RUGBY ETHOS - All players, coaches, officials, parents and fans are encouraged to remember that rugby holds a unique place in American sport. It is an international fraternal sport that is based on hard but fair competition, and camaraderie. The International Rugby Board (IRB), the governing body for rugby around the world, Charter states: “Rugby owes much of its appeal to the fact that it is played both to the letter and within the spirit of the Laws. The responsibility for ensuring this practice lies not with one individual -- it involves coaches, captains, players and referees. It is through discipline, control and mutual respect that the spirit of the game flourishes and, in the context of a game as physically challenging as rugby, these are the qualities which forge the fellowship and sense of fair play so essential to the game’s ongoing success and survival. Rugby is valued as a sport for men and women, boys and girls. It builds teamwork, understanding, co-operation and respect for fellow athletes... It is because of, not despite, rugby’s intensely physical and athletic characteristics that such great camaraderie exists before and after matches.”
TIME OF MATCH - A match consists of two 40-minute halves (fewer minutes for high school and youth), and there are no time outs. Play only stops for infractions, dead balls (when the ball is buried in a ruck or maul), or when the ball goes out of bounds. The clock only stops for injuries.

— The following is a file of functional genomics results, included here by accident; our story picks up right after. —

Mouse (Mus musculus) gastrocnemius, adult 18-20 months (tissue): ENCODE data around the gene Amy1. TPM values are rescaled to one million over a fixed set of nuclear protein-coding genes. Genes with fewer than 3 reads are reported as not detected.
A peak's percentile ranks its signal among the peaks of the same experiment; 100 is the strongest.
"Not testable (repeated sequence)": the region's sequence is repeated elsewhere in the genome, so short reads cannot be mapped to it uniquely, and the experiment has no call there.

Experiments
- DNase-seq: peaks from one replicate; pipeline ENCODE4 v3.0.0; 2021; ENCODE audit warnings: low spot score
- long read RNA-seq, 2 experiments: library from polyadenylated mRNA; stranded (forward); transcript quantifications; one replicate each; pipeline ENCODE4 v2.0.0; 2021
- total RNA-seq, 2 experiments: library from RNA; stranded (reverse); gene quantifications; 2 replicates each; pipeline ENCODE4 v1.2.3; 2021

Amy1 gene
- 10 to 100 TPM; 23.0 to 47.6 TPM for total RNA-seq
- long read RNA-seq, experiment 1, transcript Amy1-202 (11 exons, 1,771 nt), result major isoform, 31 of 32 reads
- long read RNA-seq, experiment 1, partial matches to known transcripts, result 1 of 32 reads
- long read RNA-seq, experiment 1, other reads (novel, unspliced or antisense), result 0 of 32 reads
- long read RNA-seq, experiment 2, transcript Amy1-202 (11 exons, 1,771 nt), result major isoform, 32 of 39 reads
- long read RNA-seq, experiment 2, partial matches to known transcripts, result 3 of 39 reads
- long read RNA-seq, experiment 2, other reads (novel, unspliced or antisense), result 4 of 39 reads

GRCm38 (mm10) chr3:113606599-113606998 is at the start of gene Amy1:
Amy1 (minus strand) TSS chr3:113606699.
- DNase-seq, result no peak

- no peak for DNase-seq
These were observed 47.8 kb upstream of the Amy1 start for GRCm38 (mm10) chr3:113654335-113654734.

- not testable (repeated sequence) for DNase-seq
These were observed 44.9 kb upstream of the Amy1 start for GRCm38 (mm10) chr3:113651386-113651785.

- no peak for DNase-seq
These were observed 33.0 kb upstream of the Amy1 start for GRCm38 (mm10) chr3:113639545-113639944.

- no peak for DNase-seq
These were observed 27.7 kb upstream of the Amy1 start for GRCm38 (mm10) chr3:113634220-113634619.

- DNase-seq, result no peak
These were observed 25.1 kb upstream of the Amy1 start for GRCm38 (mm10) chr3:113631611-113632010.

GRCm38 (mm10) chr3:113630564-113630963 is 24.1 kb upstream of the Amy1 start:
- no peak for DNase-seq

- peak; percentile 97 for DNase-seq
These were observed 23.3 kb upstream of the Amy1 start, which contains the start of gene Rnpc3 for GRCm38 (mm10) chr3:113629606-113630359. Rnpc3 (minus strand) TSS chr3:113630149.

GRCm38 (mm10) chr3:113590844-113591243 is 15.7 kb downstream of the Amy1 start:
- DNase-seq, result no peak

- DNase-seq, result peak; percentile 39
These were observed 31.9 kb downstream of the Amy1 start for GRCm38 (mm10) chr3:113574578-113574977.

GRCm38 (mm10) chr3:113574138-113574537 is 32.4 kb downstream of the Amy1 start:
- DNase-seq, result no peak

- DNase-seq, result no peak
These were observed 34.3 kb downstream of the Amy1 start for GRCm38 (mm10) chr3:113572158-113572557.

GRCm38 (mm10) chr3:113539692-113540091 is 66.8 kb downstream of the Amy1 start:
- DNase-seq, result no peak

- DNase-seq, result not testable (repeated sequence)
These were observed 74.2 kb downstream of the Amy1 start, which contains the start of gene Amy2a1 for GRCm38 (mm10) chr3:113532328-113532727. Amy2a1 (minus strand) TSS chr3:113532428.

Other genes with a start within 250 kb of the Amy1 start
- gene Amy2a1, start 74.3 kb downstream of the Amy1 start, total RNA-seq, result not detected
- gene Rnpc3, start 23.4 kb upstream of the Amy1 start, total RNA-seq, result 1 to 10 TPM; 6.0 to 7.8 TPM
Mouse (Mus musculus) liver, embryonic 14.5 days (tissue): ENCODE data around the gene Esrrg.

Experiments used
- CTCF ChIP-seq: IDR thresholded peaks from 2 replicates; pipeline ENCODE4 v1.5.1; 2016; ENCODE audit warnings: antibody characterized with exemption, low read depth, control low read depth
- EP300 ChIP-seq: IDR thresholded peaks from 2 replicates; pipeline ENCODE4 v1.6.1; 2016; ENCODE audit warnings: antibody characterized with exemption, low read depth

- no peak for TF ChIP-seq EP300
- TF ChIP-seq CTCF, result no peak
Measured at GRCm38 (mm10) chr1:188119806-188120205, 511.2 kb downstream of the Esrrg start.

FIELD OF PLAY - Rugby is played on a field, called a pitch, which is longer and wider than a football field, more like a soccer field. Additionally, there are 10 meter end zones, called the try zones or in-goal area, behind the goalposts. The goalposts are the same size as American football goalposts.
THE BALL - A rugby ball is made of leather or other similar synthetic material and is best described as a large, over-inflated football with no laces.
PLAYERS & POSITIONS - Rugby has fifteen (15) players on each team. Everyone on the pitch plays offense and defense, and the number of each player signifies that player's specific position. Jersey numbers above 15 are worn by substitute players. Players numbered one (1) through eight (8) are forwards, typically the larger, stronger players of the team whose main job is to win possession of the ball. They would be the equivalent to American football linebackers and lineman. Players numbered nine (9) through fifteen (15) are backs, the smaller, faster and more agile players. Their main role is to exploit possession of the ball won by the forwards. Backs may be equated to running backs, wide receivers and quarterbacks in American football.